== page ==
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Cranes' Survival Adds Urgency to Nebraska's Platte River Preservation Effort - 2004-04-06


Spring is a time of bird migrations, and one of the most spectacular involves the Sandhill Cranes. Half a million of these stately birds are making their annual stopover at the Platte River near Kearney, Nebraska, fattening up before they head to nesting sites farther north. It's the largest gathering of cranes in the world, and it's become a popular tourist attraction. But a 100-year drought, coupled with growing human demand for water, has put the Platte on the nation's most endangered rivers list. The cranes' dependence on the river adds urgency to the crisis.

Stars still sparkle in the Nebraska sky but a thin line of gray lights the eastern horizon as bird-lovers pile into school buses. Their destination: the Rowe Sanctuary, beside the wide and sandy Platte River. A man from Indiana explains that they're here for the dawn flight of the Sandhill Cranes. "This has been on my life list to see," he says. "It's an extraordinary experience just to see all that wonderful migration, and the birds washing themselves and preening and dancing for each other."

The red-capped, gray-feathered cranes are in the middle of an 8,000-kilometer migration toward nesting sites near the Arctic Circle. They stop at the Platte to fatten up on river snails and waste field corn, and they rest on sandbar islands that keep them safe from predators. This hundred-kilometer stretch of the Platte River is so critical to their survival, half a million cranes are crowded here. People getting on the bus say their sound is unforgettable.

"When they're all in chorus, it's just like kids getting out for recess. Thousands of kids...."
"Like a chill down your back. Like a Nebraska football touchdown against Colorado. Hee-hee."
"I do this once a year, because I'm born again. This is the greatest thing that happens to me. Once a year I come out here, and I can look forward to the next year."

Despite a major drought, the cranes are abundant near the Rowe Sanctuary Visitor Center, where the school bus finally stops. From the distance comes the cooing of cranes. It grows louder as the bird-lovers walk in the dim morning light through prairie grass, past cottonwood trees, then finally into a wooden viewing shed. The shed overlooks an enormous sandbar island, where 40,000 cranes have spent the night. Bathed in the pink light of dawn, a thousand cranes suddenly take flight.

Early 20th century conservationist, Aldo Leopold, described the call of the Sandhill Crane as the trumpet in the orchestra of evolution, our closest connection to prehistoric times. Steve Jones is co-author of a new Peterson's Field Guide about the American prairie, which features the Sandhill Crane migration.

"Cranes flew over the dinosaurs, and the Sandhill Cranes we're hearing now have been flying over central Nebraska for at least nine million years," Mr. Jones said. He adds that he's glad that these prehistoric birds thrive today. But as an expert on wild habitat, he worries. "This year the flow of Platte is the lowest I've ever seen it. So the habitat right now is marginal at best. And even though there are a half million cranes, 90 percent of the world's population, their future along the Platte will depend on our ability to keep the flows at least at a minimum and also to continue to provide islands for them to roost on in the center of the river."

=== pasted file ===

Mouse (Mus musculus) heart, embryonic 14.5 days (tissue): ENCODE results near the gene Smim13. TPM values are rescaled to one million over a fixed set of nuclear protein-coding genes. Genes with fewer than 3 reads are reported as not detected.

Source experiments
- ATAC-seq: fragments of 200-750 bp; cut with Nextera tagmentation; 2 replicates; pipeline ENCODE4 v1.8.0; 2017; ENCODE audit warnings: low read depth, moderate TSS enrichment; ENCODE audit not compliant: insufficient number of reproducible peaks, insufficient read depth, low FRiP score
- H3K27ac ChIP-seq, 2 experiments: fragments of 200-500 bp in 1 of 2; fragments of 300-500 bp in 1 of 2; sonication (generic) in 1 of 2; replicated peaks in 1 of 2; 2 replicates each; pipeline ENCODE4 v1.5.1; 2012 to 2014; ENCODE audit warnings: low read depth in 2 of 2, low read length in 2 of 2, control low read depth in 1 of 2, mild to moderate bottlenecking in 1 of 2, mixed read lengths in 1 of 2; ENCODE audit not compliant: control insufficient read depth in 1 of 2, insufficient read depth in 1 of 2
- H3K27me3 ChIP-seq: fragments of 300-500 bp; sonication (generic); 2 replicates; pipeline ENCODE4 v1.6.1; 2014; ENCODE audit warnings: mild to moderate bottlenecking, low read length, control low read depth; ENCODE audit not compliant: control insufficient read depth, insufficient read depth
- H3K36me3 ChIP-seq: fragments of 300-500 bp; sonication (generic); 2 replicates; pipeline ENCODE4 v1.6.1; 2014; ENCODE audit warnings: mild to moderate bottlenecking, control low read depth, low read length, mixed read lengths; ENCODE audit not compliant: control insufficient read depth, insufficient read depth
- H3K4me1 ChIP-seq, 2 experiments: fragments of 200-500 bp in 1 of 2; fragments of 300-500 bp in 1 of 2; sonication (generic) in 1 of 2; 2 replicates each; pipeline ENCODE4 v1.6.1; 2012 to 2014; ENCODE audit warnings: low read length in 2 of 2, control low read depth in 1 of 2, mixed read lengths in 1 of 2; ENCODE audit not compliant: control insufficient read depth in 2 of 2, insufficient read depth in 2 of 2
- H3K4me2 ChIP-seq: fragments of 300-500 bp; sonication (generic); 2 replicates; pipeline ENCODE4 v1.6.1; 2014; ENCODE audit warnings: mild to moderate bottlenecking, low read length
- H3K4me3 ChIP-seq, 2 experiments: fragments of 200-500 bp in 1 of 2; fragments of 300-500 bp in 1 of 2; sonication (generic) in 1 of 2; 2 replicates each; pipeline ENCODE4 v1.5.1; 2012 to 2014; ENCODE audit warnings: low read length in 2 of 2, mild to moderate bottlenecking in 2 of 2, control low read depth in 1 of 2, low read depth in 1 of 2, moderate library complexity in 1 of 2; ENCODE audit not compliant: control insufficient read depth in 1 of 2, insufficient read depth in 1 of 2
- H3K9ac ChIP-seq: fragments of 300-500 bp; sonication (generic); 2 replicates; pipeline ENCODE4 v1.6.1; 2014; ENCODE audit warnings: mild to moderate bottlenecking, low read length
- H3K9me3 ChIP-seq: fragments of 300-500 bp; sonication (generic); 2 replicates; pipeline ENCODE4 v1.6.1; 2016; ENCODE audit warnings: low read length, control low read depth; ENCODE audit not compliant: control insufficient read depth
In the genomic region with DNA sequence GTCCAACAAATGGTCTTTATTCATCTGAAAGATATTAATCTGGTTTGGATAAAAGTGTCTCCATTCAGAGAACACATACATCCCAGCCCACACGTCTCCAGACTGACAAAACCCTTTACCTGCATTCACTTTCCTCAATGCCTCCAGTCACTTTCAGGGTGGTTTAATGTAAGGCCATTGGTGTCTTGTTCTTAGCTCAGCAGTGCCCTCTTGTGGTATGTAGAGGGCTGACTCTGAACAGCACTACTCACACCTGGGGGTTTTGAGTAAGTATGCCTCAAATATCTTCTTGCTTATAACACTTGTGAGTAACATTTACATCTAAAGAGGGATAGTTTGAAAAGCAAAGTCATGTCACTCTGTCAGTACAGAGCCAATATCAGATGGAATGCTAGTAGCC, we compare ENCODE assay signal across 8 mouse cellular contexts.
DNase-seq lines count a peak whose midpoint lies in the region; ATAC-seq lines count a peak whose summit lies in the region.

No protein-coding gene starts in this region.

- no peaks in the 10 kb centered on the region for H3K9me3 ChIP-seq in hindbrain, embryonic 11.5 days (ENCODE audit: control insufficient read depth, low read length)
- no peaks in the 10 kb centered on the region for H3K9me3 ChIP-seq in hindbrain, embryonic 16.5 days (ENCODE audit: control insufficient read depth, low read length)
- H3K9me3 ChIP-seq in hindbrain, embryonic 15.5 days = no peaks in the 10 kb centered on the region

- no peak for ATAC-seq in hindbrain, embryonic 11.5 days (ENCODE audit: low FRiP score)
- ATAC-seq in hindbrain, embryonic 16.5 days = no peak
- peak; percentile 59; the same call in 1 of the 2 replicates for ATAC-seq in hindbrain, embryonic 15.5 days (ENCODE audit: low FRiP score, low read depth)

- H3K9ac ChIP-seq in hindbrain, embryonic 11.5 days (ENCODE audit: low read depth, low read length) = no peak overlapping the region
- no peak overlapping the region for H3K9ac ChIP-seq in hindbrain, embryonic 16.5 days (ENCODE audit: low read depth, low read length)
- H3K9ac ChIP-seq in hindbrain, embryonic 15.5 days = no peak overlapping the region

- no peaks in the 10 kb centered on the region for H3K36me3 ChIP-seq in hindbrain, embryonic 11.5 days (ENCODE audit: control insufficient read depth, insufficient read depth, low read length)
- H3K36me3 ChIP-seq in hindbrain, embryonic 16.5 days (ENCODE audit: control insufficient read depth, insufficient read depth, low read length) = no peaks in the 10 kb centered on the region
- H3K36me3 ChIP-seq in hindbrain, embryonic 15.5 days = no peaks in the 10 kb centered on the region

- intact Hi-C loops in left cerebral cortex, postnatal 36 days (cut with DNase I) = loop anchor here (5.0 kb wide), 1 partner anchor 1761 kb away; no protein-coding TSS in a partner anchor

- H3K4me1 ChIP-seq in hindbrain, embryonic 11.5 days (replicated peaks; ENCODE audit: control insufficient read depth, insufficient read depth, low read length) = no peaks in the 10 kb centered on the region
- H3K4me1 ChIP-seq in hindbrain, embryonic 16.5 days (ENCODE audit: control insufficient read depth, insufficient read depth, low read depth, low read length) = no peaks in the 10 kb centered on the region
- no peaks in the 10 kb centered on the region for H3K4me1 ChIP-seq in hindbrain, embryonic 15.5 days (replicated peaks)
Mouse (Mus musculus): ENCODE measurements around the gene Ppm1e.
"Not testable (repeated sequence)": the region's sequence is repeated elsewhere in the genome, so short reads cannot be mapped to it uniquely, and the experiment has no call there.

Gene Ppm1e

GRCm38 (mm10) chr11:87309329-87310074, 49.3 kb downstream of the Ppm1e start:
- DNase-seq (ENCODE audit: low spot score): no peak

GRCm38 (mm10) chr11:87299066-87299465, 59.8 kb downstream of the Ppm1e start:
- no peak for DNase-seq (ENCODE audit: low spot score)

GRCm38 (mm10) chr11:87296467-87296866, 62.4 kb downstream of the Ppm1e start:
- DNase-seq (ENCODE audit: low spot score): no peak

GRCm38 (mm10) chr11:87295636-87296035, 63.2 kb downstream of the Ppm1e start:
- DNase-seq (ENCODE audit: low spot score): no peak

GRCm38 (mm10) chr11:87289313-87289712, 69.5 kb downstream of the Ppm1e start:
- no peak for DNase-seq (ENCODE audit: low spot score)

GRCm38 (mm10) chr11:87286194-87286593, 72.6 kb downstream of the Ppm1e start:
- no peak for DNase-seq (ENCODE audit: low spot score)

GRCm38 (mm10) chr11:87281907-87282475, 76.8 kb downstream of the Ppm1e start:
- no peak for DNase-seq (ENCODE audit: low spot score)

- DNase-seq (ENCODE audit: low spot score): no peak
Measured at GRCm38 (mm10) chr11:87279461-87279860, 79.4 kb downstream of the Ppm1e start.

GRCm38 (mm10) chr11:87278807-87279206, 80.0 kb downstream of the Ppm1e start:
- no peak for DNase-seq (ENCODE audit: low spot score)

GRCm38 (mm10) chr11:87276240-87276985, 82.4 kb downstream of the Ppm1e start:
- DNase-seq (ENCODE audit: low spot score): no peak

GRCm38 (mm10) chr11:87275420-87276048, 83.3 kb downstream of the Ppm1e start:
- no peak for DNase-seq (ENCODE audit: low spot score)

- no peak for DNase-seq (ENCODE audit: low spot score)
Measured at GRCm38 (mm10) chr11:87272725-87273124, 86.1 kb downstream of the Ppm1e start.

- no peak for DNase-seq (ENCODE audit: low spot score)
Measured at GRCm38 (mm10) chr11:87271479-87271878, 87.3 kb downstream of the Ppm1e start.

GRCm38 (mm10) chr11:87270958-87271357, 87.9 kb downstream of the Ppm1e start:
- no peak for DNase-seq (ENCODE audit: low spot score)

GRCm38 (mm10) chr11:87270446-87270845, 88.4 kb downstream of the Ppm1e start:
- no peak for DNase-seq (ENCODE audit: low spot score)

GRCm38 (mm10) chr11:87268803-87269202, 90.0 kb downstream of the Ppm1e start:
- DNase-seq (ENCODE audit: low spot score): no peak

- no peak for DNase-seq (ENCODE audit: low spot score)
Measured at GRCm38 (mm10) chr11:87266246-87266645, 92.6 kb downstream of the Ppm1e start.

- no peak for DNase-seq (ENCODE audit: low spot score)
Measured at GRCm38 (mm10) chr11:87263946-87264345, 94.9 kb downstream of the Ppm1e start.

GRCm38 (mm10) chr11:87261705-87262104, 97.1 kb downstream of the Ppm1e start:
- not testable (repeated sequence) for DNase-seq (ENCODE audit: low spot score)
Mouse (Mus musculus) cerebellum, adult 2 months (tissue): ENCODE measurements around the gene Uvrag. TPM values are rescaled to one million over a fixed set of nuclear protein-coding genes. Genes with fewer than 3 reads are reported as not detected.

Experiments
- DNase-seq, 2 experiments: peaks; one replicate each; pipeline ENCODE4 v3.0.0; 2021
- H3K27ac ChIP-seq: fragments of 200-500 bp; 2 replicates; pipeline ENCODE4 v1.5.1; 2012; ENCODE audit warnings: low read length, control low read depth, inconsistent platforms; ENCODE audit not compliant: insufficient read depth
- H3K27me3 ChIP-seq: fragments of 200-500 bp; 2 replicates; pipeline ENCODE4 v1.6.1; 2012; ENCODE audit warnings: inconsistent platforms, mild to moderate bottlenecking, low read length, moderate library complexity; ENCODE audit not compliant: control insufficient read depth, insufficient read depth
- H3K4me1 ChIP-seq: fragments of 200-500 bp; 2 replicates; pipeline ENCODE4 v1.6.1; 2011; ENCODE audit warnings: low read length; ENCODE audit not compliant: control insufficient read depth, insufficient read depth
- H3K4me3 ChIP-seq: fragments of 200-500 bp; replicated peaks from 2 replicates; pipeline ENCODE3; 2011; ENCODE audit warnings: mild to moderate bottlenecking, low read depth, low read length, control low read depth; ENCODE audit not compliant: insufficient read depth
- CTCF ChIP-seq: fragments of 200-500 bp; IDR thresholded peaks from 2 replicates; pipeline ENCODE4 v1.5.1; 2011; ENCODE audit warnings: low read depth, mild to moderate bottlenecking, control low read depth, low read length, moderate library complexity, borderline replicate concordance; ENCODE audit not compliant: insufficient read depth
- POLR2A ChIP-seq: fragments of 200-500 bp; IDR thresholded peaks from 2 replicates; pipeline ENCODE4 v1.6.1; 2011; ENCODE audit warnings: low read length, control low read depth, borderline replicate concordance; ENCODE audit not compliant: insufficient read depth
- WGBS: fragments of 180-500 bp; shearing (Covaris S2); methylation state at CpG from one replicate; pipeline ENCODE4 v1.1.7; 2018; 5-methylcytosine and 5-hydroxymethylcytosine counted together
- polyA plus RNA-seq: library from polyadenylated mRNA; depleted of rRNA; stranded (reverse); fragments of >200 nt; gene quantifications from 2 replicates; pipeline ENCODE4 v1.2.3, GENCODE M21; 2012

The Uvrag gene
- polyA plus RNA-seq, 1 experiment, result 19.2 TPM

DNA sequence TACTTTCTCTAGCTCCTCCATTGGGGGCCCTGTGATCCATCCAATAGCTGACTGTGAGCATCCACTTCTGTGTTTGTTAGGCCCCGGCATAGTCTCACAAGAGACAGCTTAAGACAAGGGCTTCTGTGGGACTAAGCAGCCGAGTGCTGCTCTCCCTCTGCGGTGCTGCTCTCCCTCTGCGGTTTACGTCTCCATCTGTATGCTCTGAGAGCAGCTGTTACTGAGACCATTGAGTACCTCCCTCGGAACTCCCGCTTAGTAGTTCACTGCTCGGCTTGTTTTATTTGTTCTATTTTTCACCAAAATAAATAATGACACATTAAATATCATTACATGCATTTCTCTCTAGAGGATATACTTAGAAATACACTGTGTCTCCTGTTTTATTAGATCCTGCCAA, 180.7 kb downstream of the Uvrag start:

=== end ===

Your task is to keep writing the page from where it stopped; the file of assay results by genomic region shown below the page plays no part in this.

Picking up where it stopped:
For millions of years, sandbar islands were abundant in prairie rivers such as the Platte, thanks to spring floods that scoured the many shallow channels that flowed across the landscape. These days, says Mr. Jones, cities and farms draw out water for irrigation, and dams divert the ancient flows. "In the last century, we've controlled the flow of the Platte and we've reduced it, and as a result the Platte has become channelized, so it's lined with trees on both sides, and the islands are choked with vegetation," he said.

To keep the crane roosts open, ecologists cut and burn shrubbery off the islands. Paul Tebbel manages the Rowe Sanctuary. He says that bulldozing shrubbery helps the cranes, but their survival remains precarious. "We do 23 miles [37 kilometers] worth of it, which is just a band-aid, drop-in-the-bucket approach. It's dismal by comparison to what Mother Nature used to do with water," he said. "In the fifth year of a drought, all the water's being saved for the farmers. In the summer, this river will go dry, and all the water that is available will be used for irrigation. It's just the difficulties of trying to manage an over-appropriated river. There are too many demands and not enough water."

For the first time ever, farmers across Nebraska face limitations on how much they can pump from the Platte River basin. Saving water for migrating birds may take more sacrifice. But as this retired farmer recalls their morning flight, he says the cranes are worth it. "That's one of the reasons I loved farming, is because of all the birds that we had," the farmer said.

Farmers and town leaders are working with conservationists in Nebraska to protect the livelihood of farmers, the economy of rural towns and the habitat of the cranes, through innovative water conservation, and long-range planning to get through droughts. These steps could make all the difference for the future of the Platte River, and the ancient migrations of the Sandhill Cranes.

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